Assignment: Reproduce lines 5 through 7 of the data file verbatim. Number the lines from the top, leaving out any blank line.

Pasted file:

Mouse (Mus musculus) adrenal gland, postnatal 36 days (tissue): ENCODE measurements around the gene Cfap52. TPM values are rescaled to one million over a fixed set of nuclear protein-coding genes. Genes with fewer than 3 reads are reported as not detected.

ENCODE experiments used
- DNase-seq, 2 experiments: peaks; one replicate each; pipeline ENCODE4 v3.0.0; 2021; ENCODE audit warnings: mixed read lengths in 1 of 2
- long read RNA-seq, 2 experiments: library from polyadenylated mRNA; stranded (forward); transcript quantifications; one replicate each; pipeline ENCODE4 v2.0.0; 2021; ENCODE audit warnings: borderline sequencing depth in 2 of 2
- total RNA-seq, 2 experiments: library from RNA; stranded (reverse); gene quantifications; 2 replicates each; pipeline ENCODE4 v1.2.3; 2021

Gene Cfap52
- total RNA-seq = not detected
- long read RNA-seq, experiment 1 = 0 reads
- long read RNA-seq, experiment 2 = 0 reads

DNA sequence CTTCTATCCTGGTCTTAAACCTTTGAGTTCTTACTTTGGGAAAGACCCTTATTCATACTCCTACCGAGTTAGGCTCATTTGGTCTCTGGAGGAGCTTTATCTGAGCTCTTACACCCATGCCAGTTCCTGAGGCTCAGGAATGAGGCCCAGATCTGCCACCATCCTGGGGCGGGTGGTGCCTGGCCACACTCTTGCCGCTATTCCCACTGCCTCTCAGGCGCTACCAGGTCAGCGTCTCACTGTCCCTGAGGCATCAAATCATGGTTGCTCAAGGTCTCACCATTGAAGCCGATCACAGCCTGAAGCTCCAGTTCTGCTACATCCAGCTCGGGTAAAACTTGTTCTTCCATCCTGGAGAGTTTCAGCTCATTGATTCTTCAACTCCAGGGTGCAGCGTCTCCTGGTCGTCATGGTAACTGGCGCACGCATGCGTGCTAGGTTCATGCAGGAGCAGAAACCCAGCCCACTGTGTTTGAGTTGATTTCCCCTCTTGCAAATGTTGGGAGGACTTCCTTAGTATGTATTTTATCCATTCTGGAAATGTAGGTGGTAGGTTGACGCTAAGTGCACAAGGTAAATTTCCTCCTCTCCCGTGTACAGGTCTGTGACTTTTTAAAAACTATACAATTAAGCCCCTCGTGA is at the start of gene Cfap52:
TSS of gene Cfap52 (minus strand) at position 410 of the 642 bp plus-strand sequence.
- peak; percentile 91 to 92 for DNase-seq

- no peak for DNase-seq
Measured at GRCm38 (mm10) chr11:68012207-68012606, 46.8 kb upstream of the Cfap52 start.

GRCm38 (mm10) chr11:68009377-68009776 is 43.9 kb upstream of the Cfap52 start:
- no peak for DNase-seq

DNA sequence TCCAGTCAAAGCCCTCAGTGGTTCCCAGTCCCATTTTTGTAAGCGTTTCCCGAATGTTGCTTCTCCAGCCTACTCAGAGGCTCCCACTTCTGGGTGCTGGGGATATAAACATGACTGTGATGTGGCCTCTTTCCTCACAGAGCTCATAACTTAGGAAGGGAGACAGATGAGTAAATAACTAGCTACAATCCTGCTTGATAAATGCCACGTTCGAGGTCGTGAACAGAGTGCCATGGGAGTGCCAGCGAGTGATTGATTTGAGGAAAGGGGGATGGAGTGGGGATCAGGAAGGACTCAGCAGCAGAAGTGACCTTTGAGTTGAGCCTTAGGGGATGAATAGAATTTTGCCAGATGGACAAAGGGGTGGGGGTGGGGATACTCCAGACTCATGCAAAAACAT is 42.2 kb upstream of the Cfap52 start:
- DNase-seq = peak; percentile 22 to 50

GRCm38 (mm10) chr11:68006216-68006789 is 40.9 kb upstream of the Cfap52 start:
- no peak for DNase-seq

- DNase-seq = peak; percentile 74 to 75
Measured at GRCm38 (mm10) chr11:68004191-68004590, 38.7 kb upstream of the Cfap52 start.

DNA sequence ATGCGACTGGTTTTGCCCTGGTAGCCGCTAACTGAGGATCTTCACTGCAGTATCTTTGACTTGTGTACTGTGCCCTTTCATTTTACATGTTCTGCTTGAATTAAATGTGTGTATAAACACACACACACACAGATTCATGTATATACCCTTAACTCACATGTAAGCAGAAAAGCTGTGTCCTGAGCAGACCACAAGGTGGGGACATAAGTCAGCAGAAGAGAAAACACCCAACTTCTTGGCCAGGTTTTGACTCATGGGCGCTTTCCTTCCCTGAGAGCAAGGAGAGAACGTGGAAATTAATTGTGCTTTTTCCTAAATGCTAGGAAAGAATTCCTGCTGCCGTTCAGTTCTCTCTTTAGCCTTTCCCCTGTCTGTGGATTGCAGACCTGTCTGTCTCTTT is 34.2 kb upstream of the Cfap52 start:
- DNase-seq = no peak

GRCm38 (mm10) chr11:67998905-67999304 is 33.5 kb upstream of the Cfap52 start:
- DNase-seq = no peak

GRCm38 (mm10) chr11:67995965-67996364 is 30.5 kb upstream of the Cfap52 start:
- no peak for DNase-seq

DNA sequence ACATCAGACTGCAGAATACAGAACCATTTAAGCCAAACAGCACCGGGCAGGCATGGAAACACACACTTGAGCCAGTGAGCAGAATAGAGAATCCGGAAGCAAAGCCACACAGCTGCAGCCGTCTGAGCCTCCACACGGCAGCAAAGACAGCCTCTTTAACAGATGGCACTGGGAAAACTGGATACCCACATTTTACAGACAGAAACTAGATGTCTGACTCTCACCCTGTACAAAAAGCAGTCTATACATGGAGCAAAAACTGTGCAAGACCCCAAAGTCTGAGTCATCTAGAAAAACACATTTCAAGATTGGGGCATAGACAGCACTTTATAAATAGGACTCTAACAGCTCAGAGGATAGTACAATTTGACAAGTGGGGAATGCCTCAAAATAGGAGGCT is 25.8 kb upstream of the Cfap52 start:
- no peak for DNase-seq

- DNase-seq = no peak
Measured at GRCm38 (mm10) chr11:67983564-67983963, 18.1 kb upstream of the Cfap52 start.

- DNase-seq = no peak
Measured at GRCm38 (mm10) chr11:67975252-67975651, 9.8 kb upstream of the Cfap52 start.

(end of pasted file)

- total RNA-seq, 2 experiments: library from RNA; stranded (reverse); gene quantifications; 2 replicates each; pipeline ENCODE4 v1.2.3; 2021

Gene Cfap52
- total RNA-seq = not detected